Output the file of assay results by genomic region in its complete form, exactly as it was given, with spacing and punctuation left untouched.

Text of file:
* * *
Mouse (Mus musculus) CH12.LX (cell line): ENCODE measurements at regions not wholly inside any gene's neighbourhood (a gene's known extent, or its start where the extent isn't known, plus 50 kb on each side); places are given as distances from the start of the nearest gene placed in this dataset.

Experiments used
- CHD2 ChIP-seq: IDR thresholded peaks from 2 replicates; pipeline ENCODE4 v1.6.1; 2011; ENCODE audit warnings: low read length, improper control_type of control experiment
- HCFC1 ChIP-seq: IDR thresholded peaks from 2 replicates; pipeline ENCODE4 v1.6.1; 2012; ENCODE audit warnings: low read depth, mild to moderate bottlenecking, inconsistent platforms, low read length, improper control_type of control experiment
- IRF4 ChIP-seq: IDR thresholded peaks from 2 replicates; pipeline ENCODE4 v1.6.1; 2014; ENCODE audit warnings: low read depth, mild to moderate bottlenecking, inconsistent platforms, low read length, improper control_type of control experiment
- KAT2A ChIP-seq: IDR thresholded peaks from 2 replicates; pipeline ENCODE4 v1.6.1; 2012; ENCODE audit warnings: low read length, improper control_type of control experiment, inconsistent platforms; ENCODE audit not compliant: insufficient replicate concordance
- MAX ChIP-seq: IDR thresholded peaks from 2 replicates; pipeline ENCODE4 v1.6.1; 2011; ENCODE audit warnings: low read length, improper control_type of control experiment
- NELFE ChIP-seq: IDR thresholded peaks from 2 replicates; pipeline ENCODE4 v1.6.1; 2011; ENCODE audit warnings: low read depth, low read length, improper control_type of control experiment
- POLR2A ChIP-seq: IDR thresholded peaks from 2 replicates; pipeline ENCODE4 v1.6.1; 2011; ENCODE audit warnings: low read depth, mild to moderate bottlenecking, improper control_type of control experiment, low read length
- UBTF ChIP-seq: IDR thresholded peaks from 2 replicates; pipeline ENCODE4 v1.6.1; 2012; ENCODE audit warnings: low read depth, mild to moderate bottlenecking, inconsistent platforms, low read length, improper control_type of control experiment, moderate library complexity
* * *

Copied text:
Mouse (Mus musculus) CH12.LX (cell line): ENCODE measurements at regions not wholly inside any gene's neighbourhood (a gene's known extent, or its start where the extent isn't known, plus 50 kb on each side); places are given as distances from the start of the nearest gene placed in this dataset.

Experiments used
- CHD2 ChIP-seq: IDR thresholded peaks from 2 replicates; pipeline ENCODE4 v1.6.1; 2011; ENCODE audit warnings: low read length, improper control_type of control experiment
- HCFC1 ChIP-seq: IDR thresholded peaks from 2 replicates; pipeline ENCODE4 v1.6.1; 2012; ENCODE audit warnings: low read depth, mild to moderate bottlenecking, inconsistent platforms, low read length, improper control_type of control experiment
- IRF4 ChIP-seq: IDR thresholded peaks from 2 replicates; pipeline ENCODE4 v1.6.1; 2014; ENCODE audit warnings: low read depth, mild to moderate bottlenecking, inconsistent platforms, low read length, improper control_type of control experiment
- KAT2A ChIP-seq: IDR thresholded peaks from 2 replicates; pipeline ENCODE4 v1.6.1; 2012; ENCODE audit warnings: low read length, improper control_type of control experiment, inconsistent platforms; ENCODE audit not compliant: insufficient replicate concordance
- MAX ChIP-seq: IDR thresholded peaks from 2 replicates; pipeline ENCODE4 v1.6.1; 2011; ENCODE audit warnings: low read length, improper control_type of control experiment
- NELFE ChIP-seq: IDR thresholded peaks from 2 replicates; pipeline ENCODE4 v1.6.1; 2011; ENCODE audit warnings: low read depth, low read length, improper control_type of control experiment
- POLR2A ChIP-seq: IDR thresholded peaks from 2 replicates; pipeline ENCODE4 v1.6.1; 2011; ENCODE audit warnings: low read depth, mild to moderate bottlenecking, improper control_type of control experiment, low read length
- UBTF ChIP-seq: IDR thresholded peaks from 2 replicates; pipeline ENCODE4 v1.6.1; 2012; ENCODE audit warnings: low read depth, mild to moderate bottlenecking, inconsistent platforms, low read length, improper control_type of control experiment, moderate library complexity